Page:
The New York Federal Reserve Bank said that manufacturing activity improved somewhat in December, but it still remained stalled overall. The Empire State Manufacturing Survey’s composite index increased from a slight contraction (-2.2) in November to a slight expansion (1.0) in November. Indeed, overall activity had generally decelerated over the past few months, with the main index down from its recent peak of 9.5 in July.
New orders contracted for the second straight month, with one-quarter of the respondents saying that their sales declined in December. Just over half reported that their new orders were unchanged for the month. Likewise, the average workweek shortened further, with the index down from -5.3 to -10.8. Hiring was unchanged at zero. Overall, 73.5 percent of those completing the survey said that their employment levels had not changed in December.
On the positive side, shipments activity improved, up from -0.5 to 7.7. The percentage of survey-takers with increasing shipments rose from 24.8 percent to 33.4 percent.
Despite the poor current manufacturing figures, business leaders continue to be mostly positive about the next six months, albeit with some easing in sentiment in December. The forward-looking composite index decreased from 37.5 to 35.7. The expected data on new orders, shipments, hiring, and capital spending all declined for the month, but overall, they suggest cautious optimism for the new year. For instance, over 40 percent of respondents anticipate higher sales in the next six months, with only 13.9 percent forecasting them lower.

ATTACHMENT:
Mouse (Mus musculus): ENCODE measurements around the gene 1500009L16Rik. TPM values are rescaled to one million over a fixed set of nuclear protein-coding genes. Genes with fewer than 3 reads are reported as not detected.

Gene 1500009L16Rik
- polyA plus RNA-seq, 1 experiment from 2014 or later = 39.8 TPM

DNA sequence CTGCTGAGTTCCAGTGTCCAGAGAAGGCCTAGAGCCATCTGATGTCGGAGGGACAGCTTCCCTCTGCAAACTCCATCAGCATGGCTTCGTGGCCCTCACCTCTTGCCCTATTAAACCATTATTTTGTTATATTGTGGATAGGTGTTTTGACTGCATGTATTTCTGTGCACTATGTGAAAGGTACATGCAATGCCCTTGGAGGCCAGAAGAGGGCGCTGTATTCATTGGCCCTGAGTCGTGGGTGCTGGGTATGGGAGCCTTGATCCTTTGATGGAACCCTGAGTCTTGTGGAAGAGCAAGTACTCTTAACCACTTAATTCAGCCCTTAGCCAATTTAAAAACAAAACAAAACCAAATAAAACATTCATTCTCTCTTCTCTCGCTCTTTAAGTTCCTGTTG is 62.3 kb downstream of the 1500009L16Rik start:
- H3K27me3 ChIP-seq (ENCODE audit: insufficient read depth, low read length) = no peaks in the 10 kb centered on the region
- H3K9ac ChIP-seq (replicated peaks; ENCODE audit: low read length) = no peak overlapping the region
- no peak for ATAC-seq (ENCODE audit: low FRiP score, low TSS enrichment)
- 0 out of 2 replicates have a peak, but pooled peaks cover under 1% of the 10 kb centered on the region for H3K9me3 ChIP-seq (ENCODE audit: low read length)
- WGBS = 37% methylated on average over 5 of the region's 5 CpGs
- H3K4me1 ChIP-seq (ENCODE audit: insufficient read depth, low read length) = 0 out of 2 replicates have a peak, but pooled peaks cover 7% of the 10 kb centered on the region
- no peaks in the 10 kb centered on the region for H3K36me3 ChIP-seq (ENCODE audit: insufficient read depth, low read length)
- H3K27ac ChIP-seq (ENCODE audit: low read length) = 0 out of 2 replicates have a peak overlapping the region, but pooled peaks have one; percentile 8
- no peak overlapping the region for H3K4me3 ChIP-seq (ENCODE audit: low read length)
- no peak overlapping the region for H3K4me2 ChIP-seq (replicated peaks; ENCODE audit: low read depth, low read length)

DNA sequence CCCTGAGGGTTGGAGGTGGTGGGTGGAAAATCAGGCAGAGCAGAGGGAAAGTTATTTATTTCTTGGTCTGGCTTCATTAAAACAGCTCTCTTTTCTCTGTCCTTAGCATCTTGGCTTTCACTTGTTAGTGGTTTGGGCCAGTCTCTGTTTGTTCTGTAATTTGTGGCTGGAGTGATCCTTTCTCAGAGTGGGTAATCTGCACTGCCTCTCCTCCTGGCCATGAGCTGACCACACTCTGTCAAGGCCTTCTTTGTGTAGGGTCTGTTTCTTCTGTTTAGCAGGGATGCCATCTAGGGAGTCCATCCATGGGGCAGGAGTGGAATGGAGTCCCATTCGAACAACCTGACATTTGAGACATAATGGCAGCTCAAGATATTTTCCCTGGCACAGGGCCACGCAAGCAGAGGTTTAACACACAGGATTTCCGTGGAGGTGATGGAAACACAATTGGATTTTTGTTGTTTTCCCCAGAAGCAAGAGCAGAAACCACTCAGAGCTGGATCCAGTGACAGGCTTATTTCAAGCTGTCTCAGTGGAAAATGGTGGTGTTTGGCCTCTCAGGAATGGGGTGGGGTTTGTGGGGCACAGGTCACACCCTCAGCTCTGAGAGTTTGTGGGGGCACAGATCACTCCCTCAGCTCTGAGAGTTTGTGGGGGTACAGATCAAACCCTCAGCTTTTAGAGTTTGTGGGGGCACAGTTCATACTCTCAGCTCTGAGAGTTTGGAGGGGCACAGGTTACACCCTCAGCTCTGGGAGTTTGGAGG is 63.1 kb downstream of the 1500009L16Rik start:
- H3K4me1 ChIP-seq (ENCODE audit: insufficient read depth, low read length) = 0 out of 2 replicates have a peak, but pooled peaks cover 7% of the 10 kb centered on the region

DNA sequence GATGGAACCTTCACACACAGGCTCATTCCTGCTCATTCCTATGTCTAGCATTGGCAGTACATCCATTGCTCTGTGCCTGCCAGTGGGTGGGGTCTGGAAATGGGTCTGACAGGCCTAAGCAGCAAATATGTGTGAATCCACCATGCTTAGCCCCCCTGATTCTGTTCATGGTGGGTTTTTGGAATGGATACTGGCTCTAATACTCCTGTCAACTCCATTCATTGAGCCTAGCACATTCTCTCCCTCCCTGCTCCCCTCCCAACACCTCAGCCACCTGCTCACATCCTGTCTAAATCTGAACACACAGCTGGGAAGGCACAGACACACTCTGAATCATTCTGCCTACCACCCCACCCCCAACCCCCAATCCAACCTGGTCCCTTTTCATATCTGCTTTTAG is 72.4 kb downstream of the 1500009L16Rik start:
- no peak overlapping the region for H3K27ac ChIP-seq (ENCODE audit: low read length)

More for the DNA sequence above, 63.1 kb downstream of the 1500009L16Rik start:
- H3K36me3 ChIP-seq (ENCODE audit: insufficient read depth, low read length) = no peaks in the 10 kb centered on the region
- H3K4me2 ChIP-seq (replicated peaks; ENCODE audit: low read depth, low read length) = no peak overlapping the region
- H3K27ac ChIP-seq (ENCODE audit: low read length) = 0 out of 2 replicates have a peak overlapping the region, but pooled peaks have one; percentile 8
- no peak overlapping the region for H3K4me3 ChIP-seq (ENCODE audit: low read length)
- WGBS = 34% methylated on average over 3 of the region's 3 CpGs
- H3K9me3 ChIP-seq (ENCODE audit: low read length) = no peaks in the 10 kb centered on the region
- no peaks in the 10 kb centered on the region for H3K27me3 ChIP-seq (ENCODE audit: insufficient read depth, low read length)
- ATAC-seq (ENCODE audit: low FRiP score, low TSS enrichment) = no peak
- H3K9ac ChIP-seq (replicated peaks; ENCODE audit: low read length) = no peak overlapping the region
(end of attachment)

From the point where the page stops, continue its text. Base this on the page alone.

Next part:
Hiring is predicted to grow modestly, with 24.1 percent of respondents planning to add to their workforce. Still, over 60 percent plan to make no changes to their employment levels over the next six months. For those who are looking for talent, finding qualified workers appears to be “increasingly difficult.” In a series of special questions, the inability to find qualified workers was cited by 70.4 percent of respondents as a major problem, making it second only to employee benefit costs (85.2 percent). Other top challenges included taxes (66.7 percent), government regulation (61.7 percent), and weak sales (40.7 percent).
Chad Moutray is the chief economist, National Association of Manufacturers.
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